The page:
- Collection care
- Information and records management
- Digital preservation
- What to keep
- Reform of public bodies
- Public inquiry guidance
- Information principles
Copyright Office photographs
Copyright 1 (COPY 1) is a miscellaneous collection of original photographic images and advertising ephemera submitted for the registration of proprietorship at Stationers' Hall.
The records, and in particular the photographic collection, provide a social history of the late 19th and early 20th centuries and are highly popular. A large number of the photographs have been damaged through inappropriate handling and housing.
The collection comprises around 100,000 photographic images, the earliest dating from 1862. The copyright forms and the attached photographs are currently stored in 250 individual boxes, each containing approximately 600 forms.
Priority for conservation treatment
Sporadic conservation treatment began in the early 1990s, including work carried out on the Edward Muybridge and Henry Emerson collections. However, in 2008 we decided that the complete series should be treated and re-housed as a priority, bearing in mind the threat to its physical and chemical stability from its inherently unstable condition, coupled with heavy use.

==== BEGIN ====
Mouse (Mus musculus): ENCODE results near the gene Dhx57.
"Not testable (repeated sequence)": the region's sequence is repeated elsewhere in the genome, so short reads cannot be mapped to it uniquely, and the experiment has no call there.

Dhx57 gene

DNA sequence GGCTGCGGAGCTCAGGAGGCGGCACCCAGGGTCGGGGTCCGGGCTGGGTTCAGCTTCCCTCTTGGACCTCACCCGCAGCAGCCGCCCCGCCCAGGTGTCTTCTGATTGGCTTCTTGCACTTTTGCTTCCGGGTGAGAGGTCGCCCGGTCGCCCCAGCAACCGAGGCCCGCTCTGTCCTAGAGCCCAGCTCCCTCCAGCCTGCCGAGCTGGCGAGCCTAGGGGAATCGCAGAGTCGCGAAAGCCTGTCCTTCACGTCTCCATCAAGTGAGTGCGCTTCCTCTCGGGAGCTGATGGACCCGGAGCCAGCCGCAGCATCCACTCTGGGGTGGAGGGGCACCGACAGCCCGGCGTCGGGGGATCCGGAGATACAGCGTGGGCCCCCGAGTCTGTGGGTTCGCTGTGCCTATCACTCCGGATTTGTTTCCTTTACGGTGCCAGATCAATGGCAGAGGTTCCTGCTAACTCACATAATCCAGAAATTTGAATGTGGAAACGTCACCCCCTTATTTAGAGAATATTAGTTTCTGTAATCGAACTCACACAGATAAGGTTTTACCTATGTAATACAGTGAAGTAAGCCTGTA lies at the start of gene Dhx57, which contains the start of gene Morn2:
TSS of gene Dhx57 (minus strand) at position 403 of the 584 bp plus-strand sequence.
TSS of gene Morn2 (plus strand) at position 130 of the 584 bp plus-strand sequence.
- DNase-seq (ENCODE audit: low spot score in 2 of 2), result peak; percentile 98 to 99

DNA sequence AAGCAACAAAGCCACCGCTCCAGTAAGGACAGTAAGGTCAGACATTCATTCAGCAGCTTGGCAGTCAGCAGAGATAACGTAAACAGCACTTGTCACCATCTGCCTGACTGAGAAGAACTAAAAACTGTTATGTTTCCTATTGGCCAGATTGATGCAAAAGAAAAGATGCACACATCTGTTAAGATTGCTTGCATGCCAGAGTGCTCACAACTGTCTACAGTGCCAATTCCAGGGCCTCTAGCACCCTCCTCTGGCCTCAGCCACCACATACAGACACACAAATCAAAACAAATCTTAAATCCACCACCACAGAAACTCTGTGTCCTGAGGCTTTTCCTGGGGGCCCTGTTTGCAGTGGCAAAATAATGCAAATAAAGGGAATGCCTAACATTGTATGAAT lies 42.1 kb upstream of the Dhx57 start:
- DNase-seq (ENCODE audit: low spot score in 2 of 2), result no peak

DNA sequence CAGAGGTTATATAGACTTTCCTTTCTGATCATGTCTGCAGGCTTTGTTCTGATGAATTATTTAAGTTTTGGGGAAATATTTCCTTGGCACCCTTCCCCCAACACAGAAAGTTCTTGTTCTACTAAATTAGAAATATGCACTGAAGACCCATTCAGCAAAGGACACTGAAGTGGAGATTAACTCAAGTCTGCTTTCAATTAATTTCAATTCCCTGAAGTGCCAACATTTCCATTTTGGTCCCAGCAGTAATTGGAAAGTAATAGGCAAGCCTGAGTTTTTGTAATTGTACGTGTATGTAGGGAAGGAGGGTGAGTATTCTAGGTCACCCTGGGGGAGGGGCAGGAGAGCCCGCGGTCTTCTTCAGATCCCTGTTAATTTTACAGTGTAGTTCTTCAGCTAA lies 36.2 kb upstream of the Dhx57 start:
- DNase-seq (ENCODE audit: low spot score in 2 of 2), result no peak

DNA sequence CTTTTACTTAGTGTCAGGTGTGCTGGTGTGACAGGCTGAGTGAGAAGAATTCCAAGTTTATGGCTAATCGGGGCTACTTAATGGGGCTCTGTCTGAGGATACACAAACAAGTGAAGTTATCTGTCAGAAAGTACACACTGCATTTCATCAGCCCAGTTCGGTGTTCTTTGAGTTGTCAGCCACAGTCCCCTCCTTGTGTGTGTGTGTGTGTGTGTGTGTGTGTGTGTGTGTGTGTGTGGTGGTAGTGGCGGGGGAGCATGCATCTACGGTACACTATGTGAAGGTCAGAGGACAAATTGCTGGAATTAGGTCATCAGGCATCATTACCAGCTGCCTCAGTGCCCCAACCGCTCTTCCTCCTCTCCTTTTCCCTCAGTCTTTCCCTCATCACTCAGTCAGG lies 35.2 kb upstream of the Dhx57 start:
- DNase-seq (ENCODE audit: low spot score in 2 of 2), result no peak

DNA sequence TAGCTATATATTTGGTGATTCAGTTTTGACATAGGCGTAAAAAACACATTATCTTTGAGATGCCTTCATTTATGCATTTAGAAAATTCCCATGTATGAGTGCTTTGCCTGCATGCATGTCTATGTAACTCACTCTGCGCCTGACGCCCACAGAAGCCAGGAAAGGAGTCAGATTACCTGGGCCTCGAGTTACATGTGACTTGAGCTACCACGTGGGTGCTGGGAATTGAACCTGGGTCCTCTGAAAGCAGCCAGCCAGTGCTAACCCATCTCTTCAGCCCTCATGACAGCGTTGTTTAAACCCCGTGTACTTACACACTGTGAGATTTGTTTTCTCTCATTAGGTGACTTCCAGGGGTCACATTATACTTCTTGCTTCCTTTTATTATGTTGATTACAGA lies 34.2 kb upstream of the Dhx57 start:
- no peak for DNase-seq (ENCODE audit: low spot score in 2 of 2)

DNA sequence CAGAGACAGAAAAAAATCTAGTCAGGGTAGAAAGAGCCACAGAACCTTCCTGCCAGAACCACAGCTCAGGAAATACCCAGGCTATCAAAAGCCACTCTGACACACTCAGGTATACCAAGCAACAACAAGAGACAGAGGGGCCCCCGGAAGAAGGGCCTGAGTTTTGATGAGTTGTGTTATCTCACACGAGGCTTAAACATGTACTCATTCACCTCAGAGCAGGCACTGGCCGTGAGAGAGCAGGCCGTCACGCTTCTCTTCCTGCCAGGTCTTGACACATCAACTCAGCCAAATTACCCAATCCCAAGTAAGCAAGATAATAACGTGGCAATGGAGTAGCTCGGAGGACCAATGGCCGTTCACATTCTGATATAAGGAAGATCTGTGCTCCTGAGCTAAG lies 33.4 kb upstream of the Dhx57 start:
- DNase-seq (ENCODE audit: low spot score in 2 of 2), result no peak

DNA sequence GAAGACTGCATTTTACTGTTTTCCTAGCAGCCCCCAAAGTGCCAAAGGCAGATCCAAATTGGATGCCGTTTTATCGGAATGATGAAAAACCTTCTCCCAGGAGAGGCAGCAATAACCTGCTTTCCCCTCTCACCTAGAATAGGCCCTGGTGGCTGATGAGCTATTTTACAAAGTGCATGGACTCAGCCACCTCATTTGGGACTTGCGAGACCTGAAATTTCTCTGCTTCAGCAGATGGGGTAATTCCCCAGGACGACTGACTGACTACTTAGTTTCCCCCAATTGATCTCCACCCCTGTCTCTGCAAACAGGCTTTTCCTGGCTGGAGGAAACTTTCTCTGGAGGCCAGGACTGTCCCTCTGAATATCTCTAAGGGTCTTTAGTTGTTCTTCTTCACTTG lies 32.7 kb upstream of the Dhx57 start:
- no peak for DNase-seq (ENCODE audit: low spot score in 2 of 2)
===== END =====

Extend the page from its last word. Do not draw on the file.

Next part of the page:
One of the main problems is that readers may bend the photograph to read the text on the form beneath it, with the risk of tearing both the form and the photograph while doing so. In addition, many photographs are oversized and inappropriately folded, leading to fragmentation and subsequent loss of information.
Work on conserving these collections began in 2010 and is expected to be completed in 2012. We are separating forms and photos through humidification by means of Tyvek® sandwiches and stabilising both with minimal intervention, e.g. splint repairs with Japanese Tissue.
The photographs and forms are then encapsulated separately and sealed together on the left-hand side. Finally, the forms are stored in batches of 25 in four-flap enclosures of archival grey cover paper, and boxed.
Heavily damaged photographs, probably less than 3% of the collection, undergo slightly more interventive conservation treatment carried out by a photographic conservator.